Recently the Bucs held their rookie mini-camp. Recent draftees, undrafted free agents, and invited tryout players all participated in three days of practices. It served as an opportunity for some players to get their first taste of the next phase of their football careers. For others it served as a chance for them to keep their football dreams alive.

Former Bucs head coach Dirk Koetter recorded a podcast for the 33rd team’s YouTube channel. During the podcast he discussed the intricacies of the rookie mini-camp process. He shed some light how minicamps were conducted as well as the goals NFL teams have for the process. Koetter was asked about how much emphasis is put on competition by host Mike Tannenbaum.

Bucs head coach Dirk Koetter: Photo by Mary Holt/PR

Bucs head coach Dirk Koetter: Photo by Mary Holt/PR

“We tried to really desensitize being competitive during rookie mini-camp because of the risk of injury,” was Koetter’s response.

The rationale he provided centered on weighting injury prevention higher than the need to evaluate competitiveness.  This may fly in the face of what most fans think is important for tryout players to display in hopes of earning a contract. Most football fans have been conditioned to think that long-shots find success through hyper-competitiveness in try-out settings. Scenes from Disney’s “Invincible” or the classic “Rudy” come to mind.

However, as Koetter puts it, most teams are looking for much different qualities from players hoping to make a 90-man roster.

“First goal is to find out who can learn and who can retain information,” Koetter said. “Who can take it to the field? And process that information. And part of processing information is who can communicate?”

The majority of the 60 or so players attending rookie mini-camp won’t return for the next week of voluntary OTA’s. However, the ones who do stand out in the above areas can give themselves a real shot at making something of an NFL career.

The Bucs have had several success stories over the years come in the form of tryout players. Former Bucs Demar Dotson, Adam Humphries, and Brent Grimes all found various forms of success at the NFL level after once being tryout players. Current Buc Cam Brate also counts himself among that group.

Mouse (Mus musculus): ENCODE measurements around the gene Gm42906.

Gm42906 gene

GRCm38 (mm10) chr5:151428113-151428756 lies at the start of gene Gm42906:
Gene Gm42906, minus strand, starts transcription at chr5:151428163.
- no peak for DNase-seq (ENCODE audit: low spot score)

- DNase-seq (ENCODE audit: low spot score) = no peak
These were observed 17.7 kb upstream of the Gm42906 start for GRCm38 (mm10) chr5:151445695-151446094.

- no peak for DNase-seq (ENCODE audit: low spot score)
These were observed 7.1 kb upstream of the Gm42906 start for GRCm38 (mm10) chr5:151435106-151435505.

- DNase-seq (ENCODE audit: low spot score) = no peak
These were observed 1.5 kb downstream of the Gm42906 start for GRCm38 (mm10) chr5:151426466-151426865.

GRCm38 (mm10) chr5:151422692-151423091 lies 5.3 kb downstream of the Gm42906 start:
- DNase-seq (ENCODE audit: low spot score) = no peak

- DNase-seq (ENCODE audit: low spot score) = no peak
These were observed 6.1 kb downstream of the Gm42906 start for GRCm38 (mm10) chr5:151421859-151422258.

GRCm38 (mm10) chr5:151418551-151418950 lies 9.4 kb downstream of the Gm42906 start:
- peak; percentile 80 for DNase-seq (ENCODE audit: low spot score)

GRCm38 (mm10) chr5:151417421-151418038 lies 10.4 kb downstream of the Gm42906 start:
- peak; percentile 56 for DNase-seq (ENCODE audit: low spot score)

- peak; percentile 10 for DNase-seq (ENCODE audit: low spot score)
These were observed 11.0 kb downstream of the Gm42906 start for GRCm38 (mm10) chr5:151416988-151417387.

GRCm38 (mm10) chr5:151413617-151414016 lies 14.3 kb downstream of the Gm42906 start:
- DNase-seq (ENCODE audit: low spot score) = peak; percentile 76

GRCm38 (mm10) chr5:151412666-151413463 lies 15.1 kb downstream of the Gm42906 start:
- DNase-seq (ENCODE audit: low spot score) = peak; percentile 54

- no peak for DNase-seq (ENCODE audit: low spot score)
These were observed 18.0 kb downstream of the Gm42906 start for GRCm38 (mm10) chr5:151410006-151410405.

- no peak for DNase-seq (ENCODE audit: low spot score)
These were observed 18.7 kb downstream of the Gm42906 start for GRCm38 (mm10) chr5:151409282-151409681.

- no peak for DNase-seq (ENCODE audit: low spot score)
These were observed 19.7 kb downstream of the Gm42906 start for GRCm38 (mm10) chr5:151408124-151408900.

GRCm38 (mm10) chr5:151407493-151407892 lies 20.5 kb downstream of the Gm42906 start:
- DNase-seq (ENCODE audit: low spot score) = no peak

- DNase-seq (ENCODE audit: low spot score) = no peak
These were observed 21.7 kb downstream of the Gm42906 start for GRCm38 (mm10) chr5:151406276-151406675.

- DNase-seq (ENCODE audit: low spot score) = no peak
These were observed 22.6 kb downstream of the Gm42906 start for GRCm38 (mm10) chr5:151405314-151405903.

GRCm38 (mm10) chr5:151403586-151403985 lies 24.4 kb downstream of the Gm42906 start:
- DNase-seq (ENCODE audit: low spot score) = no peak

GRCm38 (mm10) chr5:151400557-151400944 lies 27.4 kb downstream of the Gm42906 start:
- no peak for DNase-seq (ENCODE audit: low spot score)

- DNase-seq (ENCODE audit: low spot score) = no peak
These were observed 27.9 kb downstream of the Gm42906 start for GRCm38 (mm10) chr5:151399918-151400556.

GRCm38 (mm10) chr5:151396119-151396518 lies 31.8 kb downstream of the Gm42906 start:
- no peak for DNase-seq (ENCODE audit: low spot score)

This year, three players stood out to the Bucs current coaching staff. The player that really stands out among these three as it relates to Koetter’s comments is defensive tackle Mike Greene. Despite the lack of pads he was able to impress the Tampa Bay coaching staff enough for them release veteran Kobe Smith. Smith had spent two years in the Bucs system.

At any rate the information Koetter provided gave a unique insight into the priorities NFL teams have when they conduct rookie mini-camps.

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About the Author: Joshua Queipo

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surferdudes
surferdudes
1 month ago

Welcome back. Good guy Dirk, wish him well.

Horse
Horse
Reply to  surferdudes
1 month ago

So agree surferdudes,

Spitfire
Spitfire
1 month ago

Makes sense. You hear Bowles repeatedly talk about “retention”. It’s about the info they can process and use. Raw talent and athleticism only gets you so far. Find out who is smart enough and meanwhile their athleticism will shine through if they have it. Then they can try and prove themselves in Camp.

Spitfire
Spitfire
1 month ago

Koetter may have had a different story here had he had a better situation at QB. He’s still a little questionable with his results with Matt Ryan, I always felt Ryan was a really good QB if he’d just been in a better team or had a better Offensive plan. In any case I did like Koetter overall.